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SALISBURY, MD—While many of their friends were binging on movie marathons during winter break, four Salisbury University students spent time in New York on the other side of the camera.
Leslie Yarmo, associate professor in SU’s Music, Theatre and Dance Department, invited students to intern with her while she was costume designing the independent film Carrie Pilby, shot in New York in late 2015 and early 2016. They included freshman communication arts major Phoebe Kolesar of Frederick, MD; junior theatre major Kate Granzier of Lutherville, MD; senior communication arts major Mihret Asfera of Rockville, MD; and junior theatre major Niamani Robinson of Suitland, MD.
Based on the novel of the same name by Caren Lissner, Carrie Pilby follows the life of a 19-year-old genius who, following the advice of her therapist (played by Nathan Lane), begins making friends and dating men who challenge her beliefs in an attempt to better fit in with society.
Unlike the title character, SU’s students had little trouble fitting in on the film set.
“It was so worth it,” said Kolesar, who stayed at temporary residences in the city and ended up working three weeks on the film, including one as a paid assistant. “I woke up the first morning and was like, ‘Am I really doing this?’ I went home every night so happy that I had this opportunity.”
So happy, in fact, that she often chose to work longer than her required hours, sometimes putting in up to 12 hours a day. Joining Yarmo in costuming, she began her first job in the movies doing something many of her contemporaries may envy: shopping.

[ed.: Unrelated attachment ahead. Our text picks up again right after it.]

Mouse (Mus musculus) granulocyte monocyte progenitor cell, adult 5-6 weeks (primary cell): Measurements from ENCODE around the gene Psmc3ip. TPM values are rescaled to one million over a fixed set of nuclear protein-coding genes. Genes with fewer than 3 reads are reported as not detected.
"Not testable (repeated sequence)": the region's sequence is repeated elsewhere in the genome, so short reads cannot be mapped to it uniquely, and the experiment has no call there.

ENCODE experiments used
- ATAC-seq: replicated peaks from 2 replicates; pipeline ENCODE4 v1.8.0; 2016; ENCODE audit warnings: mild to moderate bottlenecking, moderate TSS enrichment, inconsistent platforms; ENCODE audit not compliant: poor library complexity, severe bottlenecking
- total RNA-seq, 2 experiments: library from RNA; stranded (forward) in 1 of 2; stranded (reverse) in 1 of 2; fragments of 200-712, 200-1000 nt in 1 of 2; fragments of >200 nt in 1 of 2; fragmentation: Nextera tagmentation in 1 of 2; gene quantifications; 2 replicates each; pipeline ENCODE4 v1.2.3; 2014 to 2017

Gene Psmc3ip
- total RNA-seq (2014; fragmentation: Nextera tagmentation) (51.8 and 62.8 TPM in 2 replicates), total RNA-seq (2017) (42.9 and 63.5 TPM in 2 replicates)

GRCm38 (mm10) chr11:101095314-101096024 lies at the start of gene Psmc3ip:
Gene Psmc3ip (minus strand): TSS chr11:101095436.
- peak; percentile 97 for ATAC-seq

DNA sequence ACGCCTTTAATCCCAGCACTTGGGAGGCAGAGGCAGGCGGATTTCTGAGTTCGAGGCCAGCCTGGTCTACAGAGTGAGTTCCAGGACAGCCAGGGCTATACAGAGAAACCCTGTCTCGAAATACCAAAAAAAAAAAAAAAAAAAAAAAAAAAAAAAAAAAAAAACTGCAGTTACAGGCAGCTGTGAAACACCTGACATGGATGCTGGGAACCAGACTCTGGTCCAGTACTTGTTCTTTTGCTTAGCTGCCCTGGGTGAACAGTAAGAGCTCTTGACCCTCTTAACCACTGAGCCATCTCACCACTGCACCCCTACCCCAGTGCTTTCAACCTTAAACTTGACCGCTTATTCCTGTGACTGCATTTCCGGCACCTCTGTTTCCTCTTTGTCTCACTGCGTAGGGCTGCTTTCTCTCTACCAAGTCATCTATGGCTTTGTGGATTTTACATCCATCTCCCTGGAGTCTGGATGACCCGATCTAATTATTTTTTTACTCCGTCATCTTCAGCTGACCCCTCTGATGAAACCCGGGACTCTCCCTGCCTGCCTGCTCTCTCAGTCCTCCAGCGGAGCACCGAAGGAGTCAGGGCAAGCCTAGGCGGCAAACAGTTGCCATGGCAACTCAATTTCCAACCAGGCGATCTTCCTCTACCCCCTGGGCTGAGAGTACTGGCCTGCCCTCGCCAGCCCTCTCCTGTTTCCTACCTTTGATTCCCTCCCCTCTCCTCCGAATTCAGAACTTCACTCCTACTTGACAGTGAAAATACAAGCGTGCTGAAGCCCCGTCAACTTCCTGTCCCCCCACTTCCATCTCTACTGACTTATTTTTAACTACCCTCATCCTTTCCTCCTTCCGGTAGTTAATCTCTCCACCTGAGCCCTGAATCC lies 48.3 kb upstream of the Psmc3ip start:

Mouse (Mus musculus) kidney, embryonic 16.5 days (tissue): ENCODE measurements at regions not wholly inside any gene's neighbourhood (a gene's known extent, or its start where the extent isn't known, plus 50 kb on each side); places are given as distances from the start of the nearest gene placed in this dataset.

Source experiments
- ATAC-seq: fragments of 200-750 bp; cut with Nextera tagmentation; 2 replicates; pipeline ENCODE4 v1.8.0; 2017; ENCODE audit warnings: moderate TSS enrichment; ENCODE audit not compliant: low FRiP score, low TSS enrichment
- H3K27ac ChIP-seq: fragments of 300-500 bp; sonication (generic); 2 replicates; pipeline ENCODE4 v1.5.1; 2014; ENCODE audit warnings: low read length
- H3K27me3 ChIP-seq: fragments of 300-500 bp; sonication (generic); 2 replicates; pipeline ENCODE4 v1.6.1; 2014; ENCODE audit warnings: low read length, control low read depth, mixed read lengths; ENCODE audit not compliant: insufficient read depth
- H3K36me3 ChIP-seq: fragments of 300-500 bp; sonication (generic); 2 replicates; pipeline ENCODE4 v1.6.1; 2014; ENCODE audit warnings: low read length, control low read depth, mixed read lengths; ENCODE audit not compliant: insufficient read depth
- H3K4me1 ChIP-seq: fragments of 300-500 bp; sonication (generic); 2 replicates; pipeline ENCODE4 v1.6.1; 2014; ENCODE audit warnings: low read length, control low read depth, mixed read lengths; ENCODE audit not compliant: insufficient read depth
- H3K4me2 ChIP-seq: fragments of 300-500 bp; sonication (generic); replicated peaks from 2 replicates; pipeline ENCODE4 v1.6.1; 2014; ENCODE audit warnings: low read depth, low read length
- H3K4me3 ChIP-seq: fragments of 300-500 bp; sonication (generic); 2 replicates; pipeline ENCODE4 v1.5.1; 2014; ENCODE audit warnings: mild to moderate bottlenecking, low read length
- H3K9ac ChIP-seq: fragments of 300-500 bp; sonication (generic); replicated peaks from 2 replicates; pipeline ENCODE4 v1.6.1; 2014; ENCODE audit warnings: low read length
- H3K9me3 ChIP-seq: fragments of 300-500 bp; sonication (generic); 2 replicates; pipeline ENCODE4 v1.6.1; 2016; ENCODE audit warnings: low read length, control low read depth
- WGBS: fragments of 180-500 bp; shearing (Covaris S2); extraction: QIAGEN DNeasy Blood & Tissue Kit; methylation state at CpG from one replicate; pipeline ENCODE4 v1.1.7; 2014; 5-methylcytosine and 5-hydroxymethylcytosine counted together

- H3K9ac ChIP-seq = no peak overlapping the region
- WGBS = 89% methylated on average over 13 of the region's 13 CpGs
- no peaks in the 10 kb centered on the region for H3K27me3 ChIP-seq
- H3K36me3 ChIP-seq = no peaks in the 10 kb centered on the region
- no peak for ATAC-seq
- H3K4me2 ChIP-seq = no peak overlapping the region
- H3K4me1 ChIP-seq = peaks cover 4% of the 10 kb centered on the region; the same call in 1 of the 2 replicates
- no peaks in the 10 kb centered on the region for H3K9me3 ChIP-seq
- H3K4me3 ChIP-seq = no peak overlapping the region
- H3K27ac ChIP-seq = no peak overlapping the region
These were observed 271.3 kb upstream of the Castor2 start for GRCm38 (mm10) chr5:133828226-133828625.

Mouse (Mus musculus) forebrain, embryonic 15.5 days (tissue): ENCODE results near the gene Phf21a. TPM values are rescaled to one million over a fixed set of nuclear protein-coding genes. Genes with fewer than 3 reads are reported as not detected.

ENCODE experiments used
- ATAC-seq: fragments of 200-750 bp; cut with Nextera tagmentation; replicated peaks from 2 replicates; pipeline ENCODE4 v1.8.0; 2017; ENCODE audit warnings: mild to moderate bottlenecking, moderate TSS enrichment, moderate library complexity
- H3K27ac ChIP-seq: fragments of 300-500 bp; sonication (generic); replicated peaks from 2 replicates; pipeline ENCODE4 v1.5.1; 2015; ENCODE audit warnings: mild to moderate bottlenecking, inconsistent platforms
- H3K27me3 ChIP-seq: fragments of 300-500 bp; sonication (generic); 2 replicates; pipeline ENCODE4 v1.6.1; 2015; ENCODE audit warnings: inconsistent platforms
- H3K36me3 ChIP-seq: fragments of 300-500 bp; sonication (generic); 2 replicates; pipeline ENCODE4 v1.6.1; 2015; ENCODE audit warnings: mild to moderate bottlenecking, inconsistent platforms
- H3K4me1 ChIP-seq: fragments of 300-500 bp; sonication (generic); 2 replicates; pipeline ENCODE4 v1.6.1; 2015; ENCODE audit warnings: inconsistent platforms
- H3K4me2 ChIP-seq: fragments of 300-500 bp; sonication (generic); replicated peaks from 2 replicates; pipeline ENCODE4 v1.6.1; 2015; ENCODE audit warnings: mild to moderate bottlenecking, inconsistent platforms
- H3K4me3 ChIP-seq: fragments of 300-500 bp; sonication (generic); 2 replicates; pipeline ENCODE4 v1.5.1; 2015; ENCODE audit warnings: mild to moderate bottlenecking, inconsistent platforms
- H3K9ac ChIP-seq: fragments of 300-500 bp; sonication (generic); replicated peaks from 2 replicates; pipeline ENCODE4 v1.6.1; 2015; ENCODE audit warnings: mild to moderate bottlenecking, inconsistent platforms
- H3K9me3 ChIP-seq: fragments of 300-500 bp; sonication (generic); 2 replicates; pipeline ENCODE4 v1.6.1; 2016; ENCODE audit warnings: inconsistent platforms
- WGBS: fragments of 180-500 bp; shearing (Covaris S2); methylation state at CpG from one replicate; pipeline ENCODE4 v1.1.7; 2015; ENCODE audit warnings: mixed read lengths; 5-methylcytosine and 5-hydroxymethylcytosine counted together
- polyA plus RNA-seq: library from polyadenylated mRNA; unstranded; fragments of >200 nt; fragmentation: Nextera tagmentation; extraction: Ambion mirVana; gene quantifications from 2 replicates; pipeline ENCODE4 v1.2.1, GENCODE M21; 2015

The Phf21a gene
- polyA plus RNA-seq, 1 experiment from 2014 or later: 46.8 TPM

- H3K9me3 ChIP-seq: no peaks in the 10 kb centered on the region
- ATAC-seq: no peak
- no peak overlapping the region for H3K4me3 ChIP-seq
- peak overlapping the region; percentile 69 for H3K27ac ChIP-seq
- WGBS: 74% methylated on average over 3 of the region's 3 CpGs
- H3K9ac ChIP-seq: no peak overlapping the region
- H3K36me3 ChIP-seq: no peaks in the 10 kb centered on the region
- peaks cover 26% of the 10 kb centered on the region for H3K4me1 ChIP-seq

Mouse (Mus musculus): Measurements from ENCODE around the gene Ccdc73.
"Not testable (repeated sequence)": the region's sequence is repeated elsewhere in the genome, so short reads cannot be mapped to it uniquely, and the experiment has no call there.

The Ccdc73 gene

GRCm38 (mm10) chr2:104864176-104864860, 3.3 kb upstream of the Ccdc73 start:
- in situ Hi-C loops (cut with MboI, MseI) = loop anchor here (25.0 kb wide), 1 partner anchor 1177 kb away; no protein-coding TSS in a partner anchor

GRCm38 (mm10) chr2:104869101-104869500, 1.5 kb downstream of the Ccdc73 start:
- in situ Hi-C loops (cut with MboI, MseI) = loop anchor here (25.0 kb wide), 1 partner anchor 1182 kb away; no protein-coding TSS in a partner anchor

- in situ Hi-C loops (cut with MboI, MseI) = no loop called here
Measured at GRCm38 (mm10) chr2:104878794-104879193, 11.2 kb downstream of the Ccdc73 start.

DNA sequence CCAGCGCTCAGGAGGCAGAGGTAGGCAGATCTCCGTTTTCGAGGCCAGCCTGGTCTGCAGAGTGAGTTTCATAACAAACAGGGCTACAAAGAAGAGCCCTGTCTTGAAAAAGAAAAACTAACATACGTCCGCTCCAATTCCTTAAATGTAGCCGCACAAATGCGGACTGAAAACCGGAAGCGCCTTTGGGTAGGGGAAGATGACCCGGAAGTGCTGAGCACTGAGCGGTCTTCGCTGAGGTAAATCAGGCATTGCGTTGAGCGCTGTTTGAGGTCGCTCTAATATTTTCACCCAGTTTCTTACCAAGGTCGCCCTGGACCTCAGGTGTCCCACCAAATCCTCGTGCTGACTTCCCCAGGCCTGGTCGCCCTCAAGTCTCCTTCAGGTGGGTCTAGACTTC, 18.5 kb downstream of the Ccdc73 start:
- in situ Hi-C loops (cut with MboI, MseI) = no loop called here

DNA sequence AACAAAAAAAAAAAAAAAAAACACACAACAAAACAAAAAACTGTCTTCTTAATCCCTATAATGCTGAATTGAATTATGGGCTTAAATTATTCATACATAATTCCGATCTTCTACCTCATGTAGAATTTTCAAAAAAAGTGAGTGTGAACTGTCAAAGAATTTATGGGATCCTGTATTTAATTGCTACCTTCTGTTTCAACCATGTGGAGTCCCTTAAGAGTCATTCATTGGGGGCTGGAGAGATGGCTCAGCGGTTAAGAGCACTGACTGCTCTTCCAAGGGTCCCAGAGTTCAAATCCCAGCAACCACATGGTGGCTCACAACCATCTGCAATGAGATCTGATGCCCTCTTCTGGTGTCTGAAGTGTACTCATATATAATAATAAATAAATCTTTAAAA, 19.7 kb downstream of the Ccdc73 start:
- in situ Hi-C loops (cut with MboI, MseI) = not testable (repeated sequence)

“Leslie met with me the second day, and right off the bat we started shopping for the production,” she said, adding that included five hours at a shopping mall and various department stores in and around New York. She hopes the experience helps her with her plans to work in public relations at a fashion firm after graduation.
Her work on the film was not limited to just purchasing clothing. She also got to attend fittings for actors including one of the film’s stars, Colin O’Donoghue, at the director’s hotel suite, an experience she called “really cool.” With Granzier, she also got to appear in front of the camera as an extra.
“The production assistant and I clicked right away,” she said, adding she already has been offered more movie work this summer. “I would go back in a heartbeat.”
Granzier, who worked 10 days on the film with Yarmo in costuming, also enjoyed the fast-paced atmosphere.
“It didn’t really feel like work,” she said, adding that her duties included returning unused costume pieces to the stores from which they were purchased. She hopes to make a career in film. Working on the movie gave her a taste of the many options available to her in the industry.
“It was a really good insight into my future,” she said.
Like Kolesar and Granzier, Asfera began her three weeks on the film in costuming with Yarmo. For her final two weeks, however, she explored her interest in media production by working on set with the assistant directing team. Her duties included checking in extras and walking them to the hair and makeup departments, walking actors from their trailers to the filming location, keeping people out of the filming area during scenes and, though it may sound cliché, saying “Quiet on the set!” — a lot.
Currently interning with WBOC-TV in Salisbury, she ultimately would like to act, direct, and produce films and documentaries. She hopes her experiences in New York will help her reach that goal. Between filming, she got a ticket to be part of the studio audience at The Wendy Williams Show, using the opportunity to inquire about internship openings at the daytime talk show.